The sharing process has also been controversial, for example when researchers in rich countries get credit for the work of less well-connected scientists in developing countries.

“A lot of times you’re just exchanging material with your buddies,” Hunger-Glaser said.

Marion Koopmans, head of the Erasmus MC Department of Viroscience in the Netherlands, said it took a month for her laboratory to obtain SARS-CoV-2 after it emerged in the central Chinese city of Wuhan in December 2019.

Chinese researchers were quick to post a copy of the genetic sequence online, helping researchers begin early work. But efforts to understand how a new virus transmits and how it responds to existing tools require live samples, scientists said.

EARLY CHALLENGES

Luxembourg was the first country to share samples of new variants of coronavirus with the BioHub, followed by South Africa and Britain.

Luxembourg sent in Alpha, Beta, Gamma and Delta variants, while the latter two countries shared Omicron, WHO said.

Luxembourg received Omicron samples from South Africa, via the hub, less than three weeks after it was identified, allowing its researchers to begin assessing the risks of the now dominant strain. Portugal and Germany also received Omicron samples.

But Peru, El Salvador, Thailand and Egypt, which all signaled in early 2022 that they wanted to send in variants found domestically, are still waiting, mainly because it is unclear which official in each country should provide the necessary legal guarantees , Hunger- Glaser said.

There is no international protocol for who should sign the forms with security details and usage agreements, she added. None of the four countries responded to requests for comment.

Both WHO and Hunger-Glaser emphasized that the project is a pilot, and they have already accelerated certain processes.

Another challenge is how to share samples that can be used in research that can lead to commercial profit, such as vaccine development. BioHub samples are shared freely to provide broad access. However, this raises potential problems if, for example, drug makers profit from the discoveries of uncompensated researchers.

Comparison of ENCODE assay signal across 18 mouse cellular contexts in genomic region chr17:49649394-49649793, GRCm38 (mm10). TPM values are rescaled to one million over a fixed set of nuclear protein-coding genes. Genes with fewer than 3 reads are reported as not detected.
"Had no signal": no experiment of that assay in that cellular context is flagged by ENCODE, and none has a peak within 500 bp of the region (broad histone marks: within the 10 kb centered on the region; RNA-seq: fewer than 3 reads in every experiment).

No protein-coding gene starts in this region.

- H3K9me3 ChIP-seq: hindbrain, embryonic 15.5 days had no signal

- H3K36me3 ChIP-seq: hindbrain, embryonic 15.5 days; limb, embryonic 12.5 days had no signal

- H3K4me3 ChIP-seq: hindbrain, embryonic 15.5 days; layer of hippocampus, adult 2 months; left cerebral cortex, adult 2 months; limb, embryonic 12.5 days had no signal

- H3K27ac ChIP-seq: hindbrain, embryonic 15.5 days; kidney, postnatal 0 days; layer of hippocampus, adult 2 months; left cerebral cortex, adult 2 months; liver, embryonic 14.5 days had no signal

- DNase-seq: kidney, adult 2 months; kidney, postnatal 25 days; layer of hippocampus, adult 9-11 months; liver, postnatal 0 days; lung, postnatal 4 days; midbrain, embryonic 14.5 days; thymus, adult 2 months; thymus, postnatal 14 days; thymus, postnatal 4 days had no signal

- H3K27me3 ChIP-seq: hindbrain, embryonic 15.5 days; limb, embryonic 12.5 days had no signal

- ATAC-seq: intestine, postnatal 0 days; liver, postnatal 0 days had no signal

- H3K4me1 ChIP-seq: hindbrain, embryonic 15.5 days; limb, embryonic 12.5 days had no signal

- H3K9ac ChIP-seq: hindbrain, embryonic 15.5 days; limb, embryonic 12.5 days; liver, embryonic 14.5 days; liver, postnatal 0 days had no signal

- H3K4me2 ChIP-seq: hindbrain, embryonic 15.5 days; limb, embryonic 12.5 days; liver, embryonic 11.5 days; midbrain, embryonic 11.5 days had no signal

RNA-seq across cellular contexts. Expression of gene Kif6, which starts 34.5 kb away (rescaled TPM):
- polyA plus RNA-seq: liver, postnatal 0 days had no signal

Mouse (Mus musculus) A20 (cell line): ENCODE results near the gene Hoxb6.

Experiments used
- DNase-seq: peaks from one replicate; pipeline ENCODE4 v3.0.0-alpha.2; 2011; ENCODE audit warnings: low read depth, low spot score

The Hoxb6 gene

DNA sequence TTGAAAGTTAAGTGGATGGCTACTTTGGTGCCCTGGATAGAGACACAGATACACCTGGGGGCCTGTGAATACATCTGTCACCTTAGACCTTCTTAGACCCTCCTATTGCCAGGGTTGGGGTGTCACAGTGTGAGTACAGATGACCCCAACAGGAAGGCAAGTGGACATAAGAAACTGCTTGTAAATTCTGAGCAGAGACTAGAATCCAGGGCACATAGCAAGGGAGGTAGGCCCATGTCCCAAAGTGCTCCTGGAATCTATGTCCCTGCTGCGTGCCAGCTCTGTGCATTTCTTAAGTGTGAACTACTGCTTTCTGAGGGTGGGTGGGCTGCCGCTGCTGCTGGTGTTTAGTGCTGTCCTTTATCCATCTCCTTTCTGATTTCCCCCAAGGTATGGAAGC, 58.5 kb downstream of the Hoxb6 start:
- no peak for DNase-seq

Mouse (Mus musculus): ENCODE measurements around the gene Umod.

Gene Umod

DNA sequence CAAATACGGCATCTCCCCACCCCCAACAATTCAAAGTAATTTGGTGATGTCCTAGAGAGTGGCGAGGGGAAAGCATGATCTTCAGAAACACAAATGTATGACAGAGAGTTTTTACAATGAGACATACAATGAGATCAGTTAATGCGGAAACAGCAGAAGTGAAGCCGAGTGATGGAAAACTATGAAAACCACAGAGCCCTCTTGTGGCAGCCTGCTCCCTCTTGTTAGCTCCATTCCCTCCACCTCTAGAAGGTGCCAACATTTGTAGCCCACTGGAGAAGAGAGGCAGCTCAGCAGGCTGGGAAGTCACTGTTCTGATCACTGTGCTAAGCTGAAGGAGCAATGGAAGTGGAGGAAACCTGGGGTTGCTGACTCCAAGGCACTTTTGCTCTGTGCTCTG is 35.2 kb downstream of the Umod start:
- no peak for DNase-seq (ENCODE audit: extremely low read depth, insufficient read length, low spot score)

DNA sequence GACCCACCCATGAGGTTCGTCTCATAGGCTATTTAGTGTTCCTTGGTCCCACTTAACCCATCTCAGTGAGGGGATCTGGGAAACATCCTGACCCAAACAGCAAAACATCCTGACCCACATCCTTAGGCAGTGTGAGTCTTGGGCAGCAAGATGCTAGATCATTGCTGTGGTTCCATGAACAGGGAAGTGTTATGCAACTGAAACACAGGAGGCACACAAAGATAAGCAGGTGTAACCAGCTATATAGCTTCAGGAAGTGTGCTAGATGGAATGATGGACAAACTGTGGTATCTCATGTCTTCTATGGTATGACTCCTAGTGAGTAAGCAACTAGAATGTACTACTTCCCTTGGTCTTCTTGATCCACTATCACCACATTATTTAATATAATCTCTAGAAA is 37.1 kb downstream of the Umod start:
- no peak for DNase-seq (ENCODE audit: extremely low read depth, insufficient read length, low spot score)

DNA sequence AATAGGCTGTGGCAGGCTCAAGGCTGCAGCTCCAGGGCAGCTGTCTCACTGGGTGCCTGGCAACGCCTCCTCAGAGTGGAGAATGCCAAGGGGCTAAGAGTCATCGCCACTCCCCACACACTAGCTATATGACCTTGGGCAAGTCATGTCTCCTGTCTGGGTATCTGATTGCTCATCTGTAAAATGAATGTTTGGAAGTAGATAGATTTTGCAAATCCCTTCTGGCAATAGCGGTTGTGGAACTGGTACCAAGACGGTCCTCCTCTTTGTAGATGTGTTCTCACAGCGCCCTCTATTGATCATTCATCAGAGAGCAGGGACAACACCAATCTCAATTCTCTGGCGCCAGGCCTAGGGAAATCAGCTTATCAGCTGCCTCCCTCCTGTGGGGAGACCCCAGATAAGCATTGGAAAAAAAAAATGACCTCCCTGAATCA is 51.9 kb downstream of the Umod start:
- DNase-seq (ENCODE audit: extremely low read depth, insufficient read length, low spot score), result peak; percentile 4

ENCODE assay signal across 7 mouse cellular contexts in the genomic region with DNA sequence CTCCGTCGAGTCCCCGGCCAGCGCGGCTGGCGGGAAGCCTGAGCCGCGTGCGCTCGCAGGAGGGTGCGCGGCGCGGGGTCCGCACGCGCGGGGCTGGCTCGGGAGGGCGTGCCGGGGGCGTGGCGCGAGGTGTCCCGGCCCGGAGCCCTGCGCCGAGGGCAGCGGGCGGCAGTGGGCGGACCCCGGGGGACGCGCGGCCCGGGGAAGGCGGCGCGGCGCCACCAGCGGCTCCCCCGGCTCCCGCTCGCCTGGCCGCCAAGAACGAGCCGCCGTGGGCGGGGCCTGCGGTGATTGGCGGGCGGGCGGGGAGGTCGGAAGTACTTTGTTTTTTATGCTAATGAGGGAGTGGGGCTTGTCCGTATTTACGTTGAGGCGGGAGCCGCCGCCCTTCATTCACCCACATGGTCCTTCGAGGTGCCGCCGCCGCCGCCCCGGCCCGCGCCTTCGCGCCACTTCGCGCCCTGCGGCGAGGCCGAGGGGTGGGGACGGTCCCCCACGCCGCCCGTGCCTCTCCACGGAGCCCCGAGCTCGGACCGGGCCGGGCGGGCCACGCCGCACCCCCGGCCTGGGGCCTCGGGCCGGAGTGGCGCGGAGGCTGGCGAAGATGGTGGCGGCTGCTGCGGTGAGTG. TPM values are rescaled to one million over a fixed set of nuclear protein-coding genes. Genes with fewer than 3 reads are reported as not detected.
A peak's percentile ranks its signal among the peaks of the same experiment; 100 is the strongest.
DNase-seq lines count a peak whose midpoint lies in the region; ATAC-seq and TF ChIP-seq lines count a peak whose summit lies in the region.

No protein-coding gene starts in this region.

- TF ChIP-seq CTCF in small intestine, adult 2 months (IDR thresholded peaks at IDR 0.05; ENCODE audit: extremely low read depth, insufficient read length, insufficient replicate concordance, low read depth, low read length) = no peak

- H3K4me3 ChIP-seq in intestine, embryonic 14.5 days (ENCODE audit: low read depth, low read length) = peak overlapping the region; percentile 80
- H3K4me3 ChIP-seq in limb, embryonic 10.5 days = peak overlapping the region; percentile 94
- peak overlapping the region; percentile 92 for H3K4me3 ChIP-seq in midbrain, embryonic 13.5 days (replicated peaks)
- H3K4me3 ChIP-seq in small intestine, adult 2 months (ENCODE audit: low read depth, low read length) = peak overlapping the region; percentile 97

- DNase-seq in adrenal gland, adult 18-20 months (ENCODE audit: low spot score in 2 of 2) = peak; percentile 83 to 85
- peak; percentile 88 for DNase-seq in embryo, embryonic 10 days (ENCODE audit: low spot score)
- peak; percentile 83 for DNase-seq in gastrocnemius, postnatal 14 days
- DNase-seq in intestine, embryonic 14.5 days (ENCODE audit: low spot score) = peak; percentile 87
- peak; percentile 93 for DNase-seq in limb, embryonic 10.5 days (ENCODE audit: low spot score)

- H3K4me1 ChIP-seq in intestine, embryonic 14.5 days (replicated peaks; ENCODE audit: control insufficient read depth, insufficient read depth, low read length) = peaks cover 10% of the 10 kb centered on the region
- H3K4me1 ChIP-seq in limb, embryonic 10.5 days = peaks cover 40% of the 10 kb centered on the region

WHO plans to tackle this longer term, bringing laboratories in every global region online, but it is not yet clear when and how this will be funded. The voluntary nature of the project can also hold it back.

“Some countries will never transmit viruses, or it can be extremely difficult – China, Indonesia, Brazil,” Koopmans said, referring to their position in recent outbreaks. None of the three responded to requests for comment.

The project also comes amid heightened attention to labs worldwide following unproven claims in some Western countries that a leak from a high-security lab in Wuhan may have fueled the COVID-19 pandemic, an allegation that China and most international scientists have refused.

Hunger-Glaser said thinking about emerging threats needs to change post-COVID-19.

“If it’s a real emergency, the WHO should even get a plane” to transport the virus to scientists, she said.

“If you can avoid the spread, it’s worth it.”

Inside the super-secure Swiss lab, try to stop the next pandemic – SABC News

Source link Inside the super-secure Swiss lab, try to stop the next pandemic – SABC News

Back to top button